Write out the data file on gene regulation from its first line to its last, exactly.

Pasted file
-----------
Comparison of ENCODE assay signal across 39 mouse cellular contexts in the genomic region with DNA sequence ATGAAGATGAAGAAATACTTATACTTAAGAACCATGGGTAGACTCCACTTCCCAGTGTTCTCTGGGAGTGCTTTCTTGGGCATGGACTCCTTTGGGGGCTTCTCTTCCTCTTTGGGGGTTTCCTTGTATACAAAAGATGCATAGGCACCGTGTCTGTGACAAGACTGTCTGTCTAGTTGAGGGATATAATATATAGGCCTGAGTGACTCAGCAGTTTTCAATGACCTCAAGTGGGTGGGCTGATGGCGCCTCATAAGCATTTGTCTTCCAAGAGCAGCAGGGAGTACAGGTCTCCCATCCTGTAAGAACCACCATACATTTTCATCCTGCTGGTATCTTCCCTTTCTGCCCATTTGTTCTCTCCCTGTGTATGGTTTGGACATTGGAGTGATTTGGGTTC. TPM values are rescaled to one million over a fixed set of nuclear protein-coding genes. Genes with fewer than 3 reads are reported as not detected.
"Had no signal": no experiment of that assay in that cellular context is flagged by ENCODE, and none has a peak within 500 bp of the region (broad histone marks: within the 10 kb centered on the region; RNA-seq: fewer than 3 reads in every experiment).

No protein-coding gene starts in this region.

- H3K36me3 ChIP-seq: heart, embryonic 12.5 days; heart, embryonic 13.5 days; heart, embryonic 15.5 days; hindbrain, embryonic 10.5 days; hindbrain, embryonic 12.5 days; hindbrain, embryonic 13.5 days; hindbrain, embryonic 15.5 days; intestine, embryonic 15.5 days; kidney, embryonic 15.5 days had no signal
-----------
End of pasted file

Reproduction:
Comparison of ENCODE assay signal across 39 mouse cellular contexts in the genomic region with DNA sequence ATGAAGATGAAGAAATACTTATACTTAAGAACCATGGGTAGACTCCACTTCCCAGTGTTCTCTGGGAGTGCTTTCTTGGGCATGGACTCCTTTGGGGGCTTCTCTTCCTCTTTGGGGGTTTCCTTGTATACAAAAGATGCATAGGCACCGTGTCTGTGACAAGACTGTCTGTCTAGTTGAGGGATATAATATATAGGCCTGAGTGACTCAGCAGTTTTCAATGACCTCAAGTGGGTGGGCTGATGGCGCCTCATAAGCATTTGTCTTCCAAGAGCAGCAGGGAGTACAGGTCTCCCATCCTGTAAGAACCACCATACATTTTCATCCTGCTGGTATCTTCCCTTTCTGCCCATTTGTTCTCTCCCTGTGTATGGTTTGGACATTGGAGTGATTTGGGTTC. TPM values are rescaled to one million over a fixed set of nuclear protein-coding genes. Genes with fewer than 3 reads are reported as not detected.
"Had no signal": no experiment of that assay in that cellular context is flagged by ENCODE, and none has a peak within 500 bp of the region (broad histone marks: within the 10 kb centered on the region; RNA-seq: fewer than 3 reads in every experiment).

No protein-coding gene starts in this region.

- H3K36me3 ChIP-seq: heart, embryonic 12.5 days; heart, embryonic 13.5 days; heart, embryonic 15.5 days; hindbrain, embryonic 10.5 days; hindbrain, embryonic 12.5 days; hindbrain, embryonic 13.5 days; hindbrain, embryonic 15.5 days; intestine, embryonic 15.5 days; kidney, embryonic 15.5 days had no signal